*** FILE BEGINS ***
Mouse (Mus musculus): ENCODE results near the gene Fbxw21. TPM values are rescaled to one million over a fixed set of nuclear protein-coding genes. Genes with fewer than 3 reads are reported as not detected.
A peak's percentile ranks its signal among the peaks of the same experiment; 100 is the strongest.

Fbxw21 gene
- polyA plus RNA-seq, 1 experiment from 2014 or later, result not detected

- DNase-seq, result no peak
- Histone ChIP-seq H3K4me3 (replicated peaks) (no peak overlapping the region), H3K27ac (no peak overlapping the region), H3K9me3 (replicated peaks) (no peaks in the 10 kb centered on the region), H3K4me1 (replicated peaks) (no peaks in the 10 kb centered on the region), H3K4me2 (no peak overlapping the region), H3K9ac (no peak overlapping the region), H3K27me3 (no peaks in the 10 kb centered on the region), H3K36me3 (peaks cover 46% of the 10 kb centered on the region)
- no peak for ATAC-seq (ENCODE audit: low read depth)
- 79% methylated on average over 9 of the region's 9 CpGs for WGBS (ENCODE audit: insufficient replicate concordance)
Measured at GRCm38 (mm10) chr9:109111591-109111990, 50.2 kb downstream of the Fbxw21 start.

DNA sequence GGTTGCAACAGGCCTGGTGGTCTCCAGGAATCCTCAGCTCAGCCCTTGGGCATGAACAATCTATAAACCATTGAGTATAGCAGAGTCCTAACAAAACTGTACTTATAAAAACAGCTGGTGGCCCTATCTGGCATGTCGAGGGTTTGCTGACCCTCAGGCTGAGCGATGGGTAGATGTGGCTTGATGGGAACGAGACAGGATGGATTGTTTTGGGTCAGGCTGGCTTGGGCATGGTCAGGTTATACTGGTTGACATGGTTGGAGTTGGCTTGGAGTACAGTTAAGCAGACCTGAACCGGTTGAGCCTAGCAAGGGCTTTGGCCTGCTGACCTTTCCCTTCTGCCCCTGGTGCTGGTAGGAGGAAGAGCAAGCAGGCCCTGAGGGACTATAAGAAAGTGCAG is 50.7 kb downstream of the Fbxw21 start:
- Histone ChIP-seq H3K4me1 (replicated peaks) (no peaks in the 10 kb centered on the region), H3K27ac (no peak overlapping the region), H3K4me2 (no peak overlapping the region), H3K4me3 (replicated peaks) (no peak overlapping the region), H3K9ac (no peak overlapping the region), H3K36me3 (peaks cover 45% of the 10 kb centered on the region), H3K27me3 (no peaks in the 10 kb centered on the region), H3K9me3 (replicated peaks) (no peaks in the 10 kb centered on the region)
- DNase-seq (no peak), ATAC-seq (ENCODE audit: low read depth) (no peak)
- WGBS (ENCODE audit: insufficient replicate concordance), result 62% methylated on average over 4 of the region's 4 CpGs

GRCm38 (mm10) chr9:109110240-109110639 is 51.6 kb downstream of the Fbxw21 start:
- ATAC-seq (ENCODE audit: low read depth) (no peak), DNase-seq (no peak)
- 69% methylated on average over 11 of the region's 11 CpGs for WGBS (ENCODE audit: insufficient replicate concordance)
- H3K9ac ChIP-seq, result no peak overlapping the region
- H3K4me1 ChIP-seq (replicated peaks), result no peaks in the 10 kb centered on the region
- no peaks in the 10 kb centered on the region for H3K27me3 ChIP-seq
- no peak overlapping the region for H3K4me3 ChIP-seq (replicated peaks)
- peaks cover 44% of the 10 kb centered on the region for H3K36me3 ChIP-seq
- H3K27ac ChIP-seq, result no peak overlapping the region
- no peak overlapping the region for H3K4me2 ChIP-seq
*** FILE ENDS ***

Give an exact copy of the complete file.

Mouse (Mus musculus): ENCODE results near the gene Fbxw21. TPM values are rescaled to one million over a fixed set of nuclear protein-coding genes. Genes with fewer than 3 reads are reported as not detected.
A peak's percentile ranks its signal among the peaks of the same experiment; 100 is the strongest.

Fbxw21 gene
- polyA plus RNA-seq, 1 experiment from 2014 or later, result not detected

- DNase-seq, result no peak
- Histone ChIP-seq H3K4me3 (replicated peaks) (no peak overlapping the region), H3K27ac (no peak overlapping the region), H3K9me3 (replicated peaks) (no peaks in the 10 kb centered on the region), H3K4me1 (replicated peaks) (no peaks in the 10 kb centered on the region), H3K4me2 (no peak overlapping the region), H3K9ac (no peak overlapping the region), H3K27me3 (no peaks in the 10 kb centered on the region), H3K36me3 (peaks cover 46% of the 10 kb centered on the region)
- no peak for ATAC-seq (ENCODE audit: low read depth)
- 79% methylated on average over 9 of the region's 9 CpGs for WGBS (ENCODE audit: insufficient replicate concordance)
Measured at GRCm38 (mm10) chr9:109111591-109111990, 50.2 kb downstream of the Fbxw21 start.

DNA sequence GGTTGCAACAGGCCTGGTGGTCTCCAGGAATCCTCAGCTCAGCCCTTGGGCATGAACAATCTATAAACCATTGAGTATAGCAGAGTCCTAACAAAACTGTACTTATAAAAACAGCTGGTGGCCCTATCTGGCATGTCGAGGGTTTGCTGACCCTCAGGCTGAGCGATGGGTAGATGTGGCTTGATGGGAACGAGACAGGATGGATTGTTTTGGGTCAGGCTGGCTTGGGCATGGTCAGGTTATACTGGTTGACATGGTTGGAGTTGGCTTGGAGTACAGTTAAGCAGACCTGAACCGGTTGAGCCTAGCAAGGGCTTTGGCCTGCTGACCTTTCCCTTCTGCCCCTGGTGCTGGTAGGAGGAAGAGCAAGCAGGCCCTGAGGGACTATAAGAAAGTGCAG is 50.7 kb downstream of the Fbxw21 start:
- Histone ChIP-seq H3K4me1 (replicated peaks) (no peaks in the 10 kb centered on the region), H3K27ac (no peak overlapping the region), H3K4me2 (no peak overlapping the region), H3K4me3 (replicated peaks) (no peak overlapping the region), H3K9ac (no peak overlapping the region), H3K36me3 (peaks cover 45% of the 10 kb centered on the region), H3K27me3 (no peaks in the 10 kb centered on the region), H3K9me3 (replicated peaks) (no peaks in the 10 kb centered on the region)
- DNase-seq (no peak), ATAC-seq (ENCODE audit: low read depth) (no peak)
- WGBS (ENCODE audit: insufficient replicate concordance), result 62% methylated on average over 4 of the region's 4 CpGs

GRCm38 (mm10) chr9:109110240-109110639 is 51.6 kb downstream of the Fbxw21 start:
- ATAC-seq (ENCODE audit: low read depth) (no peak), DNase-seq (no peak)
- 69% methylated on average over 11 of the region's 11 CpGs for WGBS (ENCODE audit: insufficient replicate concordance)
- H3K9ac ChIP-seq, result no peak overlapping the region
- H3K4me1 ChIP-seq (replicated peaks), result no peaks in the 10 kb centered on the region
- no peaks in the 10 kb centered on the region for H3K27me3 ChIP-seq
- no peak overlapping the region for H3K4me3 ChIP-seq (replicated peaks)
- peaks cover 44% of the 10 kb centered on the region for H3K36me3 ChIP-seq
- H3K27ac ChIP-seq, result no peak overlapping the region
- no peak overlapping the region for H3K4me2 ChIP-seq